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Marvel’s Editor-in-Chief Says Comics Shouldn’t Get Too Political, Ignoring the Company’s Legacy

Dude, have you ever even read one of your own comics?

Captain America punches Hitler

Marvel Editor-in-Chief C.B. Cebulski was questioned about the political nature of comics during a Q&A panel at TerrifiCon in Connecticut. The question is nearly as old as the art form itself: Should comics be political, and if so, to what degree?

When an audience member asked Cebulski about the message (political or not) that comics should be sending to readers, Cebulski replied, “Marvel has always been, as Stan [Lee] always said, ‘the world outside our window.’ It’s the reflection of the modern times that we live in. Marvel has never shied away from that, around what happened with 9/11 or what we were doing with Secret Empire.”

Cebulski continued by saying,

“One of the things I want to make sure is when we do tell these stories—I don’t know how to put this in the right way—they still have to be entertainment. If we want to see the real world, we can turn on CNN, we can turn on the TV, we can pick up a newspaper and see what’s going on there. And yes, it’s our responsibility as a comic book publisher, especially Marvel, given the history that we have, to reflect those times, but they still have to be fun.

We can’t get too deep into the politics. And the characters can take sides, choose sides, turn evil, turn back to good, but they still have to entertain.”

This feels like the cop out to end all cop outs. First, it ignores the illustrious political history of comics, like Captain America’s origins. Cap was the brainchild of two Jewish creators (Joe Simon and Jack Kirby) who created Captain America as a direct response to the rise of Nazism in Germany. Cap’s first comic appearance features him punching Nazis in the face. It doesn’t get much more political than that.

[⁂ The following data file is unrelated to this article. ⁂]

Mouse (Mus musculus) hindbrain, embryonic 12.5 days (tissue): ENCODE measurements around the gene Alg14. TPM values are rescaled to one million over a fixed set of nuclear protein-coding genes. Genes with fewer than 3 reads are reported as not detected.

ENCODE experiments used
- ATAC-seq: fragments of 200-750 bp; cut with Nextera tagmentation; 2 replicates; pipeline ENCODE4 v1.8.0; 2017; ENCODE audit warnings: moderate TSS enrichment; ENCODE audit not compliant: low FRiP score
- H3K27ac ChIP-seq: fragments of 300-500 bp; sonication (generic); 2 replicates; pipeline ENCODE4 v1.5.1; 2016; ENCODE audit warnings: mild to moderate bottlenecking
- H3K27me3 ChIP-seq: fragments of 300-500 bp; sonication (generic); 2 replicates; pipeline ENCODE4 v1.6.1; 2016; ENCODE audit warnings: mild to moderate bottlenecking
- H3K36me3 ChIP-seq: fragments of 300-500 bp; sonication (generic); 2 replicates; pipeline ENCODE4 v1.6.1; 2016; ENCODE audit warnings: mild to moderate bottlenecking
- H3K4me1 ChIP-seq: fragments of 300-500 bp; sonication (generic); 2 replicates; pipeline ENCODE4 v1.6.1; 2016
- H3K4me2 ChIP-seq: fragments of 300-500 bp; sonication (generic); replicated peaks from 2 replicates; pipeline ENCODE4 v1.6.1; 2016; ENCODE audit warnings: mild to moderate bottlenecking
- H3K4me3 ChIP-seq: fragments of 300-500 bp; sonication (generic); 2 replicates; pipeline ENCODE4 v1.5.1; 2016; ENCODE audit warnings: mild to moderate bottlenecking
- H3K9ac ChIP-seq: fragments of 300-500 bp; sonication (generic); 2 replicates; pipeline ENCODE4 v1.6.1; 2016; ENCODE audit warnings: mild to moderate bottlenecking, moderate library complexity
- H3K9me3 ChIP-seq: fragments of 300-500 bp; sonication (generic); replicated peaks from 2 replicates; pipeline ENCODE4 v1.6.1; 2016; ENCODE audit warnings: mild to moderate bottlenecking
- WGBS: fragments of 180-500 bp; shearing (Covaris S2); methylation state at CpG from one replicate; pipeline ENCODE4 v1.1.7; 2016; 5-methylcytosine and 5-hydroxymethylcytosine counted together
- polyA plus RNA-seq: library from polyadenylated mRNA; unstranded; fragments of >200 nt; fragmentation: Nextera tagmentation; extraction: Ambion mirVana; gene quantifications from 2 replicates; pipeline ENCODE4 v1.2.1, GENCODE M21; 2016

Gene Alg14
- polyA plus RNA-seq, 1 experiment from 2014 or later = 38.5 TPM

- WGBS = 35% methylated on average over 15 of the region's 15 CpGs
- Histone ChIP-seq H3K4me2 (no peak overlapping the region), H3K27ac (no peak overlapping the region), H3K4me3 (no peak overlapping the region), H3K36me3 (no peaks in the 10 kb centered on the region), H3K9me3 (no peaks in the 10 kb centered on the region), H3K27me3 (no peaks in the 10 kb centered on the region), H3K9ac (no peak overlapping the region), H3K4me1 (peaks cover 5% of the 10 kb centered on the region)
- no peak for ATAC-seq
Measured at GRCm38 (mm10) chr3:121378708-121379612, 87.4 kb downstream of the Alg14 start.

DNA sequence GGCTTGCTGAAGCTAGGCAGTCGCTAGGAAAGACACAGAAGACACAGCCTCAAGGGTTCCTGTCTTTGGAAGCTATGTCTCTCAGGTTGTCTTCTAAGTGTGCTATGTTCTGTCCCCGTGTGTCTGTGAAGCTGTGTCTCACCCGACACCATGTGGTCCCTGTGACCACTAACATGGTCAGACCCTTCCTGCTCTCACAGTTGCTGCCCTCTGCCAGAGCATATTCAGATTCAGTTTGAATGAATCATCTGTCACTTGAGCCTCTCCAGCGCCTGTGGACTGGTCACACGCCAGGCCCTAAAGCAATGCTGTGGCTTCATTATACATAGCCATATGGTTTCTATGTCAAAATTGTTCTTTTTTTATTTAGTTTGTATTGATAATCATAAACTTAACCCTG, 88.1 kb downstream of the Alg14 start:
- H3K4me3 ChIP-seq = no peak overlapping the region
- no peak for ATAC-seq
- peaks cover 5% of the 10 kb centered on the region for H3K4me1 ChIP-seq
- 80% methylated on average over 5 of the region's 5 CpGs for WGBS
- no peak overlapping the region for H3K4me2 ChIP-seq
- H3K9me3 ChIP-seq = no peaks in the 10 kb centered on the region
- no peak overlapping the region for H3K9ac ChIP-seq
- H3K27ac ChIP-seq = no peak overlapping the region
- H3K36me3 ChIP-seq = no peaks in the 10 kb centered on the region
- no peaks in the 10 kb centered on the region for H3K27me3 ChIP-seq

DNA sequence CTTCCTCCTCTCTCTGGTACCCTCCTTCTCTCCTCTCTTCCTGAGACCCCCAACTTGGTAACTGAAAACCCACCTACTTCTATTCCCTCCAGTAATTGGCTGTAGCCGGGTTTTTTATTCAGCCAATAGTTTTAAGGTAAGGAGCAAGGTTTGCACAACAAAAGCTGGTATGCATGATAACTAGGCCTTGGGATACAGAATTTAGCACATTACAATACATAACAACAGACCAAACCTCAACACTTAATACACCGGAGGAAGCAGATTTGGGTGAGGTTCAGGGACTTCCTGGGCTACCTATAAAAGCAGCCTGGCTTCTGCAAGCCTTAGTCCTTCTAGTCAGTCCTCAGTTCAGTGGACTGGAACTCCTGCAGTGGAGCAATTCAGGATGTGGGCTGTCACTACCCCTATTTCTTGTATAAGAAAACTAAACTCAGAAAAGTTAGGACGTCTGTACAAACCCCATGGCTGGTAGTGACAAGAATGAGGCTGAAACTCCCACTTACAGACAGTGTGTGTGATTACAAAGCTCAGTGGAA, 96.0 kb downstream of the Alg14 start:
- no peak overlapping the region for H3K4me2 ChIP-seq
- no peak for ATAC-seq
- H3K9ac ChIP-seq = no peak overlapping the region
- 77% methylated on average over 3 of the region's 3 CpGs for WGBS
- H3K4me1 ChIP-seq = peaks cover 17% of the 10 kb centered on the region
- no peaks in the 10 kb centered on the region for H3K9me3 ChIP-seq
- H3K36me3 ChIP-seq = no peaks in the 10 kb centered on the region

And what about the X-Men, whose legacy of mutant ostracism and persecution is applicable to literally any marginalized group, from immigrants to POC to the LGBTQIA+ community? The very foundations of the X-Men are inextricably linked with the political, and isn’t that what makes them so powerful, so relatable? The political underpinnings of these characters aren’t a negative. They’re a touchpoint of recognition and reflection.

This also gets to the larger question of what is and isn’t “political,” where the word can be twisted and misappropriated. In this context, “political” feels like a dog whistle for liberalism and diversity, as it has so often be used lately, with those saying it believing anything that aligns with their own personal beliefs to be neutral, while anything else is “political.”

It’s about the appearance of neutrality, which only serves to uphold a lopsided status quo: by veering away from the “political,” Marvel is not coming down on one side or the other, so it can remain pleasing to readers across the political spectrum. Ironically, it’s basically being “politically correct” so as not to offend the very crowd that usually complains about political correctness.

Perhaps this wouldn’t be so upsetting if the country were not in the midst of a political crisis, where the president says that white supremacist rallies have “good people on both sides”, and Nazi rhetoric is being rebranded as alt-right or alt-light or white nationalism. And maybe it would be less upsetting if it came from an editor who wasn’t caught impersonating someone of another race to further his career with the company that eventually promoted him to this position of power.

Regardless, it seems like now is the time to be more political than ever, both in our comics and in our real life.

(via Daily Dot, image: Marvel)

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Chelsea was born and raised in New Orleans, which explains her affinity for cheesy grits and Britney Spears. She currently lives in sunny Los Angeles, with her husband and two poorly behaved rescue dogs. She is a former roller derby girl and a black belt in Judo, so she is not to be trifled with. She loves the word “Jewess” and wishes more people used it to describe her.